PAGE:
Wednesday, July 28, 2010

Training - Pushing Through

Sweat dripped onto the stem.


I could taste the salt in it just by looking at it.

The sweat drop joined its brethren, the dots mixed up into a random puddle.

Well, not a puddle. Before any liquid could build up, it'd trickle down the side.

The drops fell rapidly, maybe just one here and there, then a couple in a row.

I moved my head to the side to try and keep the corrosive sweat off the precious stem. The aluminum, anodized, would be okay, but the bolts, the cable housing underneath, the sweat would work its acidic way through them.

I looked up, adjusting my trajectory just a bit.

The TV wasn't here, and my headphone cable wasn't wrapped around my neck (to keep it from getting snagged on the stem). I wasn't on the trainer.

No, I was outside. Going slow enough for sweat to drip onto the stem.

The group had long passed me by, leaving me in my own little world of struggle. I could maintain this pace for a while, even though every pedal stroke felt like the last one available. 230, 240 watts, lifting one leg, pushing down on the other.

A pause as my legs worked through the dead spots at the top and bottom of the pedal stroke.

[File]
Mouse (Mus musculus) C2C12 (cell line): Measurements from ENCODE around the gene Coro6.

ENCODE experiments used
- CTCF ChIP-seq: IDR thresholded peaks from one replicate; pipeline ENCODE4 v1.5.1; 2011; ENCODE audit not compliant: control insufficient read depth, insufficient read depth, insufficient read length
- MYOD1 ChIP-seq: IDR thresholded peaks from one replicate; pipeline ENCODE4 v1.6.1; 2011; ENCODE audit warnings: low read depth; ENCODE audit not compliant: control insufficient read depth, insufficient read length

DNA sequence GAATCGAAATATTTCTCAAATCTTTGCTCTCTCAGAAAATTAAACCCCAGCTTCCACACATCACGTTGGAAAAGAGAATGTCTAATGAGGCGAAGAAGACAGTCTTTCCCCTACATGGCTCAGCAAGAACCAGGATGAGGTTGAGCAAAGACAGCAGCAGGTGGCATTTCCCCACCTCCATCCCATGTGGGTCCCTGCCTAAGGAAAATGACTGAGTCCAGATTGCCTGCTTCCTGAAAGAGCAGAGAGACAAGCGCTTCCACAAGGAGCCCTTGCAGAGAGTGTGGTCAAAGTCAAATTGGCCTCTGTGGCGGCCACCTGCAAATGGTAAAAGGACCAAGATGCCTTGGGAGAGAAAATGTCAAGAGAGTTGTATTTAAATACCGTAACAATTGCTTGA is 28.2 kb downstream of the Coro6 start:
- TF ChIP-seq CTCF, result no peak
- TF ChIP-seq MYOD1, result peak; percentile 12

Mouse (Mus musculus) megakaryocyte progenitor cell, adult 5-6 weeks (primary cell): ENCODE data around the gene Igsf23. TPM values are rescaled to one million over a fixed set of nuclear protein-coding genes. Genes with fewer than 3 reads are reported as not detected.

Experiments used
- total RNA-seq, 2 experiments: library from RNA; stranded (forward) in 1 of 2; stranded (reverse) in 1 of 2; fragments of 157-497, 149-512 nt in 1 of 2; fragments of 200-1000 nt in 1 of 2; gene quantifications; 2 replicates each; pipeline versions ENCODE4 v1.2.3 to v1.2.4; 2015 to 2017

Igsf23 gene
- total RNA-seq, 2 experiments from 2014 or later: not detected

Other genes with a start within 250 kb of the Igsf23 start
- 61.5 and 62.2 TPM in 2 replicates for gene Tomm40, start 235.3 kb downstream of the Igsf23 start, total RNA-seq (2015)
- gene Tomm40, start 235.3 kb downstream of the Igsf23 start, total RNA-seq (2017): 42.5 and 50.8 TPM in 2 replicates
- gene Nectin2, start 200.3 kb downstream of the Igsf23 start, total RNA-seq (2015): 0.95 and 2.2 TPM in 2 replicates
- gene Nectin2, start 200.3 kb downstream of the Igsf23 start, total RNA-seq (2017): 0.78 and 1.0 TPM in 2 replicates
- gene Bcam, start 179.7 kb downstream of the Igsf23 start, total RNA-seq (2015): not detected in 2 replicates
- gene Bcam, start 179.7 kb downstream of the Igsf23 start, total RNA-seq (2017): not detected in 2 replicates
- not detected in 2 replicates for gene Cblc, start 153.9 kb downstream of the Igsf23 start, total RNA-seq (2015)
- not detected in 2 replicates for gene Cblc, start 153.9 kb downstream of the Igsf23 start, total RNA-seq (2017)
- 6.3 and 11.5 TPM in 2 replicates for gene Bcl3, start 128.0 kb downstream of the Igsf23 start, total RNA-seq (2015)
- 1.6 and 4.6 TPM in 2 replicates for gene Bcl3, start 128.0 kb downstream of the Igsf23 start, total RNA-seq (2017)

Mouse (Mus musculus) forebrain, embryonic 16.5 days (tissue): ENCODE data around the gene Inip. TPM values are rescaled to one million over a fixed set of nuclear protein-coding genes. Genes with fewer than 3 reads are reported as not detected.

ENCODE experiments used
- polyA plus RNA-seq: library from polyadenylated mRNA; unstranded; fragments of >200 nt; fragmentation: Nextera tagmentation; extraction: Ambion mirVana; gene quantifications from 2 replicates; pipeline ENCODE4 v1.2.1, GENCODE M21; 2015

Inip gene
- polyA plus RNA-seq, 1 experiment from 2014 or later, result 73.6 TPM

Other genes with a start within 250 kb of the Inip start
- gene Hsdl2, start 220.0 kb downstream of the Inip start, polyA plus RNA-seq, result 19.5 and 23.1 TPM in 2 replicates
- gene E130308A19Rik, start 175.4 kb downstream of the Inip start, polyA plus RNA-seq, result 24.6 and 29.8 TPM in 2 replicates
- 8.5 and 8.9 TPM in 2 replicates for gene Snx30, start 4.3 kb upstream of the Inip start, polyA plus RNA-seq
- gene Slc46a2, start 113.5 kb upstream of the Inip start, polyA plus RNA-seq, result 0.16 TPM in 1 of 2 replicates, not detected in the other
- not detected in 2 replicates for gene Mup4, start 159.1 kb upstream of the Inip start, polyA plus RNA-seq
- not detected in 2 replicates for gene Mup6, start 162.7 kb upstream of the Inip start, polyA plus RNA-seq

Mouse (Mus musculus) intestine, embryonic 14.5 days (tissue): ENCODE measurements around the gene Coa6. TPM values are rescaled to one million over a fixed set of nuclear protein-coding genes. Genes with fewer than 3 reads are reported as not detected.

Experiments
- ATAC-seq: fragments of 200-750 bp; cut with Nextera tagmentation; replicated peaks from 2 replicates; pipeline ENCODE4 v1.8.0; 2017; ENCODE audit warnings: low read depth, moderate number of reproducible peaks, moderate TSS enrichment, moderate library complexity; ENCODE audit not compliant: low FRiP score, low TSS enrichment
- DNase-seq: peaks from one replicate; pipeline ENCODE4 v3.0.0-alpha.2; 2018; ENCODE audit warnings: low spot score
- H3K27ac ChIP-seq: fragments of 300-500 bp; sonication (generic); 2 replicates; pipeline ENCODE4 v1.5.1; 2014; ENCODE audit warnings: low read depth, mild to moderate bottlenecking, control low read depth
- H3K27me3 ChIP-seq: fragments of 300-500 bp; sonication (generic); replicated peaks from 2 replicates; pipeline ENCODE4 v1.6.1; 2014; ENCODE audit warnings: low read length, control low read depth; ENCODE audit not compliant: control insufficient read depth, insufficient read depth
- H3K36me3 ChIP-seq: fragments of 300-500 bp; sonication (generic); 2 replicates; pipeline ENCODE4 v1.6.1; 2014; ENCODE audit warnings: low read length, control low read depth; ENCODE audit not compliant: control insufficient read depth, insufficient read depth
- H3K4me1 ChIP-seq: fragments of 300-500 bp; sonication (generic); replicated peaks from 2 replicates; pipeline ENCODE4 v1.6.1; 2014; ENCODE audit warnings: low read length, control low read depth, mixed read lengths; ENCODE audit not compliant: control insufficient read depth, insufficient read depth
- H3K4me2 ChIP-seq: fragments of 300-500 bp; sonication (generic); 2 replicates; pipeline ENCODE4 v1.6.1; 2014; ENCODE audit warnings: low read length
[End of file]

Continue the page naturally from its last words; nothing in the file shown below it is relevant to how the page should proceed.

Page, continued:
Then another surge, each leg doing the opposite of what it just did.

I'd been playing a big bluff, working hard to stay on everyone's wheels, working hard to close the gaps at the top of each little hill, soft pedaling on the flats, coasting on the short descents. I'd managed to make it through a bunch of hills like this, but on a never-ending climb, I couldn't respond to a minor surge.

300 watts. Okay, I can do it. Just for 30 seconds, then I could ease.

The guys had stood, one guy really pushing.

450 watts?

My legs protested, the muscles unable to press down with enough force.

And the gap opened up.

I'd arrived at the ride a bit drained. The night before, after the race, I'd had just a salad. A bad toothache discouraged me from eating pretty much anything else, and it kept me from eating too much in the morning. A little bit of pasta, some coffee, and then, for lunch, a couple bowls of cereal.

Three or four hours later, after working hard in the yard outside, I was running on empty. I brought along some bars and gels in the car, meaning to eat them as we started the ride. But, distracted, I forgot them, and when I went reaching for a precious bar, all I found was my phone. My wallet. And my car key.

I struggled in my bottom gear on the first climb, turning over a 39x25 like I'd been climbing for hours already. The group waited for stragglers (like me) at the top, and I thought of turning around and going back to the car.

The next climb repeated the procedure, and, again, I thought about turning around and going home.

I thought of Greg Lemond, in the 1982 Worlds, his first major goal of his fledgling career. He felt good before the race, so good he flew his parents to Europe to watch him race. Then, to his horror, he felt horrible as the race started. He struggled on, pushing the whole time, hoping for his legs to come back.

Then, as the race started winding down, it was like someone threw a switch in his legs. He felt good. He started riding like he was going to win the race. And although he ultimately came in second, he'd proved his potential as a pro racer.